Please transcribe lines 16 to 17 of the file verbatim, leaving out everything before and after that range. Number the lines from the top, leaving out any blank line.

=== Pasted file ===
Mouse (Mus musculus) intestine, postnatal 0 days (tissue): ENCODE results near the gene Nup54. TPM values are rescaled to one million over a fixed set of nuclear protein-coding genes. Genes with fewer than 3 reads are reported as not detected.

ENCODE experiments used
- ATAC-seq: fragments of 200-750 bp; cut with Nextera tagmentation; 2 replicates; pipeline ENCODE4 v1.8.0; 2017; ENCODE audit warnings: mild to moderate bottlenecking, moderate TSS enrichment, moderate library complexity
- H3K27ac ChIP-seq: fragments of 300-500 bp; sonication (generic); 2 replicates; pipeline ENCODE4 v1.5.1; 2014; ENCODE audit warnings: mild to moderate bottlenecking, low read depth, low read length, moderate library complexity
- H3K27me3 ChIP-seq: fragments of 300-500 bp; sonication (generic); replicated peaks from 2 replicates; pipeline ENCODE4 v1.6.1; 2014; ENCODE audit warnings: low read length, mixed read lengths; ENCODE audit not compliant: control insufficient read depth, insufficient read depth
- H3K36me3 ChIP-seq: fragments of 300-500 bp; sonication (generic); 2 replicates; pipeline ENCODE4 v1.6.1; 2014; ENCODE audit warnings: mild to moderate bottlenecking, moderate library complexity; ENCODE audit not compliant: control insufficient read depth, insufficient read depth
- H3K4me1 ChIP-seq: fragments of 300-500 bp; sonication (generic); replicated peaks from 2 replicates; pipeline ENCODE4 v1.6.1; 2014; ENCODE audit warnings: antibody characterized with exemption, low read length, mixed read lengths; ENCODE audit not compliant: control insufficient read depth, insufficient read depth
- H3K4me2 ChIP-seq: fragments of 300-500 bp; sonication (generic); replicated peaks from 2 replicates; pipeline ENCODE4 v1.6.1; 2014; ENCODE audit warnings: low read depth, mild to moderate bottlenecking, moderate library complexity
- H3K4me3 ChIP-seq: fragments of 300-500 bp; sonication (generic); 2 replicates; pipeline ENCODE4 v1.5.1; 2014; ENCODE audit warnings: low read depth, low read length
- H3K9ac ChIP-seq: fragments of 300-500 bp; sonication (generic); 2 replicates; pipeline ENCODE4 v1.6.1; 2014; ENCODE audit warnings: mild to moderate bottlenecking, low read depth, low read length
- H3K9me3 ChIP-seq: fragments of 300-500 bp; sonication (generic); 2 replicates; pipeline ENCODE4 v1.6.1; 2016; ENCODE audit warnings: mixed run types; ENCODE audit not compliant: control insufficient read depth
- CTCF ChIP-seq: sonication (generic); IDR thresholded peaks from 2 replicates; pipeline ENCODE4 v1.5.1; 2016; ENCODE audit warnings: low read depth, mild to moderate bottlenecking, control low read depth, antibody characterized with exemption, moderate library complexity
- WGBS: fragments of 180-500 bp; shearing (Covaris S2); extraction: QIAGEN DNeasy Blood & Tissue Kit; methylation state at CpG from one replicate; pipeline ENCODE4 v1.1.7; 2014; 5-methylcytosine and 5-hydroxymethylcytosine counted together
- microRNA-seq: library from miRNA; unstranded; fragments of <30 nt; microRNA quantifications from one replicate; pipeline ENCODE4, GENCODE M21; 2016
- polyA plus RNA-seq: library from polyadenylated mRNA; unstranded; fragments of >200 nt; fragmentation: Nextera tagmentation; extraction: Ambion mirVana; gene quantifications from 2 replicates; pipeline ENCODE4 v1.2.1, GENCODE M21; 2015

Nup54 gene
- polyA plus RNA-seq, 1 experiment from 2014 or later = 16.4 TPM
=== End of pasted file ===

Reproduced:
Nup54 gene
- polyA plus RNA-seq, 1 experiment from 2014 or later = 16.4 TPM